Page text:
WARNING: The following essential packages will be removed.
This should NOT be done unless you know exactly what you are doing!
  sysvinit
0 upgraded, 1 newly installed, 1 to remove and 0 not upgraded.
Need to get 486 kB of archives.
After this operation, 851 kB of additional disk space will be used.
You are about to do something potentially harmful.
To continue type in the phrase 'Yes, do as I say!'
 ?] Yes, do as I say!

BUT:

Err http://ftp.debian.org/debian/ wheezy/main upstart amd64 1.6.1-1
  Could not resolve 'ftp.debian.org'
Failed to fetch http://ftp.debian.org/debian/pool/main/u/upstart/upstart_1.6.1-1_amd64.deb  Could not resolve     'ftp.debian.org'
E: Unable to fetch some archives, maybe run apt-get update or try with --fix-missing?

No Network – doooh.

So… that was that. Another plan to: chroot. Let’s start:
First we need to shutdown the container – or at least what is running of it:

# vzctl stop 300
Stopping container ...
Container is unmounted    

Second, we have to mount a bunch of devices to the FS:

# mount -o bind /dev /var/lib/vz/private/300/dev
# mount -o bind /dev/shm /var/lib/vz/private/300/dev/shm
# mount -o bind /proc /var/lib/vz/private/300/proc
# mount -o bind /sys /var/lib/vz/private/300/sys

Then perform the chroot and the installtion itself:

# chroot /var/lib/vz/private/300 /bin/bash -i

# apt-get install upstart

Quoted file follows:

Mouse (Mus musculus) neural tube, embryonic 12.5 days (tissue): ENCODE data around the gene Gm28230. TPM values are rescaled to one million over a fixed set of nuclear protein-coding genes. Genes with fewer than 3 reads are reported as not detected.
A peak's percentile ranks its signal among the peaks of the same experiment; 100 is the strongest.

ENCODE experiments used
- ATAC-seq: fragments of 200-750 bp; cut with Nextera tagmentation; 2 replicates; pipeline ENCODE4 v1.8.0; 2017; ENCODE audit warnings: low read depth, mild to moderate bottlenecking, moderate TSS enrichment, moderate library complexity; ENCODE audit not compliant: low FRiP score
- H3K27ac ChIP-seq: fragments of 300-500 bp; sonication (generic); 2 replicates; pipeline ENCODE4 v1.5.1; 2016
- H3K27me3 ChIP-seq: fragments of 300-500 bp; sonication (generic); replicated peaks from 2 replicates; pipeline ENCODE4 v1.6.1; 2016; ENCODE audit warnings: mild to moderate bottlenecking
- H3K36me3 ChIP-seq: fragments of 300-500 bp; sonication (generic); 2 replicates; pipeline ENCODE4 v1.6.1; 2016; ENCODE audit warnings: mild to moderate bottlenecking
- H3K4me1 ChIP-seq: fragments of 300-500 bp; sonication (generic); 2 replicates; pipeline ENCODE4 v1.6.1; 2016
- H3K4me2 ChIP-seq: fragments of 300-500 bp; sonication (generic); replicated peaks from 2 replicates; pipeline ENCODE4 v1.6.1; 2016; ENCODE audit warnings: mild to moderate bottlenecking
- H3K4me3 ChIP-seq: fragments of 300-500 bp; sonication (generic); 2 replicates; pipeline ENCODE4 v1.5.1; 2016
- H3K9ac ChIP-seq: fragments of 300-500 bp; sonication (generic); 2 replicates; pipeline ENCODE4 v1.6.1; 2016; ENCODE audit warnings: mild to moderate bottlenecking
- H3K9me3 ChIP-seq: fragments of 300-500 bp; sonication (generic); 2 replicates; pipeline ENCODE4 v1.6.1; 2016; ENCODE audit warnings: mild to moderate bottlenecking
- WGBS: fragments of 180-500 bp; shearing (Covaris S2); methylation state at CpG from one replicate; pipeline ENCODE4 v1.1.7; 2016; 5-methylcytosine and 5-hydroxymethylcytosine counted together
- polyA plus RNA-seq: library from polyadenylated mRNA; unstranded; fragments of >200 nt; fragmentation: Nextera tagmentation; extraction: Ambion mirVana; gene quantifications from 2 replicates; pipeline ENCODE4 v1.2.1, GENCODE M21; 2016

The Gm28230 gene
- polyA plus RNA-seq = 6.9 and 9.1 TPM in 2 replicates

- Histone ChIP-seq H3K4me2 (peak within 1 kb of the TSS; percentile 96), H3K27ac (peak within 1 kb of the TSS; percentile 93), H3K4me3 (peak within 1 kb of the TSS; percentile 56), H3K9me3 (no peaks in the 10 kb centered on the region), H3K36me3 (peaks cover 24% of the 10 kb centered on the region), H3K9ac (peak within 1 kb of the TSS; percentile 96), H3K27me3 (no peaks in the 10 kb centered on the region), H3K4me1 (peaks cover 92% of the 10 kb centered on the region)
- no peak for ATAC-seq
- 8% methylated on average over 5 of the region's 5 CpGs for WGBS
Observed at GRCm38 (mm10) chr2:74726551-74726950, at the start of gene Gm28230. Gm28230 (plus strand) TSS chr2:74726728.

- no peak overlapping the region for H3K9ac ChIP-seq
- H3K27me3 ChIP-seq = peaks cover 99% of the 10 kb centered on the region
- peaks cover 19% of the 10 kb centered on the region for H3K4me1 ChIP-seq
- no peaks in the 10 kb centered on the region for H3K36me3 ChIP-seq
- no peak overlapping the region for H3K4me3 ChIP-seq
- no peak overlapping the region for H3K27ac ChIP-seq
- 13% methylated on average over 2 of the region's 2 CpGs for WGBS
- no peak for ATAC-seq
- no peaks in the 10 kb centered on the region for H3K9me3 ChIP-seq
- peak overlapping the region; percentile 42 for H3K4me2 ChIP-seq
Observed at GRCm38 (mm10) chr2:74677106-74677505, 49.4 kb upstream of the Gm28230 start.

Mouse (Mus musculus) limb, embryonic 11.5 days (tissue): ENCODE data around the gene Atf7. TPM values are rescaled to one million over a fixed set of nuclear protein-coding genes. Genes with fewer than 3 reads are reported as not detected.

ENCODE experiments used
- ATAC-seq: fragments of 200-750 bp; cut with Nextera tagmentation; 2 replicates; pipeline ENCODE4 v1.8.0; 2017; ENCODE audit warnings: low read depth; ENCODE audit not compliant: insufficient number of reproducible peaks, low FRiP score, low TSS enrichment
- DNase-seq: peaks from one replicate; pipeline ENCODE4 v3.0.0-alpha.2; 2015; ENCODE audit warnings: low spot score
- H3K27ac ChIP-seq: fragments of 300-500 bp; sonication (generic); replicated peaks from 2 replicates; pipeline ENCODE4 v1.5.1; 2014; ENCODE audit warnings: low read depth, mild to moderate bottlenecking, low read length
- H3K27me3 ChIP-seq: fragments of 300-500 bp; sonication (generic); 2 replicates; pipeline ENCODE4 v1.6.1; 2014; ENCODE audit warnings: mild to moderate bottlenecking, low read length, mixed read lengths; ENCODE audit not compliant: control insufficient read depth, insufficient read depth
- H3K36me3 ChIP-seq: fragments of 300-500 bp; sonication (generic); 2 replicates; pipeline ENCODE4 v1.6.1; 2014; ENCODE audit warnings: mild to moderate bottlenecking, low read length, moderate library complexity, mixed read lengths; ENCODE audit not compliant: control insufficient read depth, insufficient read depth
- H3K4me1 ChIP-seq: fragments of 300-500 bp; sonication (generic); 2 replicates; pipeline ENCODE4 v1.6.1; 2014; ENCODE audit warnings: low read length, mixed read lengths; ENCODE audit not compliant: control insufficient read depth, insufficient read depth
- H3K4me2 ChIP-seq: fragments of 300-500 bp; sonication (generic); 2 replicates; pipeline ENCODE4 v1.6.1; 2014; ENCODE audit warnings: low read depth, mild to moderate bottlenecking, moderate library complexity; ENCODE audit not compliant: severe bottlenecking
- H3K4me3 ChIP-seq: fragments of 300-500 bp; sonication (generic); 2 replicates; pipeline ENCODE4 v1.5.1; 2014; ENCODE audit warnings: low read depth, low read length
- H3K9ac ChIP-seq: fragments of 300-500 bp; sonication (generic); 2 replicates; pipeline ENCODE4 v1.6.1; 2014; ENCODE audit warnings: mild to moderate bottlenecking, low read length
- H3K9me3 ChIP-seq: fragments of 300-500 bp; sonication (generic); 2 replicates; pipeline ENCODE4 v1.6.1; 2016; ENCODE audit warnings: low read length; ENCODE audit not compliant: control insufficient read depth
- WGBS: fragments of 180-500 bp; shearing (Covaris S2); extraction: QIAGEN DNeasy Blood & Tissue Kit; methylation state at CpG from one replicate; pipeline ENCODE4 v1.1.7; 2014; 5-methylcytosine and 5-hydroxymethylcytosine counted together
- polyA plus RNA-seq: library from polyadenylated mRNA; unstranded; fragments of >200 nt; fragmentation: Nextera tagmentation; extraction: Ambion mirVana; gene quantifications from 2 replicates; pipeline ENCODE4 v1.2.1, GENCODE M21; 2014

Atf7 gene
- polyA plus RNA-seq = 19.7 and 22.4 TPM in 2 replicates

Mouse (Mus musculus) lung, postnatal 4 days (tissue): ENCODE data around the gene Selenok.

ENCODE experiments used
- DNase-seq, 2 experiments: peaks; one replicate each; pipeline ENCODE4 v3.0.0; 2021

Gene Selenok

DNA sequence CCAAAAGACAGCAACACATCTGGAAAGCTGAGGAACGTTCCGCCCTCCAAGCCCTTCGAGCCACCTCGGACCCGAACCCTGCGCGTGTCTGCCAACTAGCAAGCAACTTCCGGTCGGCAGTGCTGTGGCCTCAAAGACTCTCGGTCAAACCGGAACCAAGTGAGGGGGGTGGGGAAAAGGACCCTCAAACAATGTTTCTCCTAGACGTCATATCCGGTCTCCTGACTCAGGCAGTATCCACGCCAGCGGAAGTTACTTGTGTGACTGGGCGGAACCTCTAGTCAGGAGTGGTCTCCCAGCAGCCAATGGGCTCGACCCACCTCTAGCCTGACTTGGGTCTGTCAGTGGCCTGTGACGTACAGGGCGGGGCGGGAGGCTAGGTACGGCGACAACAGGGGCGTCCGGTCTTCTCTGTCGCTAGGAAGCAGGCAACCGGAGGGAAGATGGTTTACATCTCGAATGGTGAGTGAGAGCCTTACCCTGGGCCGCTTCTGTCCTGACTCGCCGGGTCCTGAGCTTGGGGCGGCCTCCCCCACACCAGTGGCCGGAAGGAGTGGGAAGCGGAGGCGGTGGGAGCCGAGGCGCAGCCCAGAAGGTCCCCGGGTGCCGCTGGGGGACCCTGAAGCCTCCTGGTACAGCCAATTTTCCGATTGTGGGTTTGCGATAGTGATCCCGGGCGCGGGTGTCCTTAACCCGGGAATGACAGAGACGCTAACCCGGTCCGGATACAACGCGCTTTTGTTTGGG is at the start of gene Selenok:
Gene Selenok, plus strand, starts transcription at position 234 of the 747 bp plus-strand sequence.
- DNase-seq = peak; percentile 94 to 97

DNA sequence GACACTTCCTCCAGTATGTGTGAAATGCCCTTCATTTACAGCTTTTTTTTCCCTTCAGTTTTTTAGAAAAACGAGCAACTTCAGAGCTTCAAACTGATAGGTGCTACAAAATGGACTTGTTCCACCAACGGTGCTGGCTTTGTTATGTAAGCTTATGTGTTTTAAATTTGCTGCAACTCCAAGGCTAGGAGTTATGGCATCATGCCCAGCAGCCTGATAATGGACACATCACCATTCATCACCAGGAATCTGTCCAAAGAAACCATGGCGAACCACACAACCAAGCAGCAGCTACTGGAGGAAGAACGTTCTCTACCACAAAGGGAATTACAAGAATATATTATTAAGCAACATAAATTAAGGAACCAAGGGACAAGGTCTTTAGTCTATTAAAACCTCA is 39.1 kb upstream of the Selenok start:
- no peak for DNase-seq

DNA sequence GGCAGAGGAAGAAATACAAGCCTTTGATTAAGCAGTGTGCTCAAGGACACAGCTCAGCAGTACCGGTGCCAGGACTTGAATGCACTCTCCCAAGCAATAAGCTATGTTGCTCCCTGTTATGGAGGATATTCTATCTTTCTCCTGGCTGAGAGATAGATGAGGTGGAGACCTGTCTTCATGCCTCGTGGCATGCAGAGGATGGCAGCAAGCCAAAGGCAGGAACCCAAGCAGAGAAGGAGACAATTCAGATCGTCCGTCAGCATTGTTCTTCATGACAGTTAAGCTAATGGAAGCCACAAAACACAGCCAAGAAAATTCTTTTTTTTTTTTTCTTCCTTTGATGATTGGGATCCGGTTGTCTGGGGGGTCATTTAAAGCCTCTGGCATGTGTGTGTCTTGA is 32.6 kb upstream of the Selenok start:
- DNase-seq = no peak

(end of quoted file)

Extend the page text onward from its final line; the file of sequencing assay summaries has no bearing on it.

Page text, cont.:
# exit      

At last, umount all the things:

# umount -l /var/lib/vz/private/300/sys
# umount -l /var/lib/vz/private/300/proc
# umount -l /var/lib/vz/private/300/dev/shm
# umount -l /var/lib/vz/private/300/dev

If you have trouble, because some of the devices are busy, kill the processes you find out with:

# lsof /var/lib/vz/private/300/dev

Or just clean the whole thing

# lsof 2> /dev/null | egrep '/var/lib/vz/private/300'    

Try to umount again :-).

Now restarting the container again.

# Starting container ...
# Container is mounted
# Adding IP address(es): 10.10.10.130
# Setting CPU units: 1000
# Setting CPUs: 2
# Container start in progress...  

And finally:

 # vzctl enter 300
 root@300 #  
 root@300 # ps -A | wc -l
 142

And this looks a lot better \o/.

Writing Munin Plugins pt3: some Stats about VMWare Fusion

In a project where we had the need for VMs being capable of doing CI for Java and also doing CI for iOS Application (using XCode Build Bots), we decided to go with a Mac OS Server as the Host Platform and using VMWare Fusion as the base Virtualisation System. We had several VMs there (Windows, Solaris, Linux and Mac OS). Doing a proper Monitoring for theses VMs was not that easy. We already had a working Munin Infrastructure, but no Plugin for displaying VMWare Fusion Stats existed.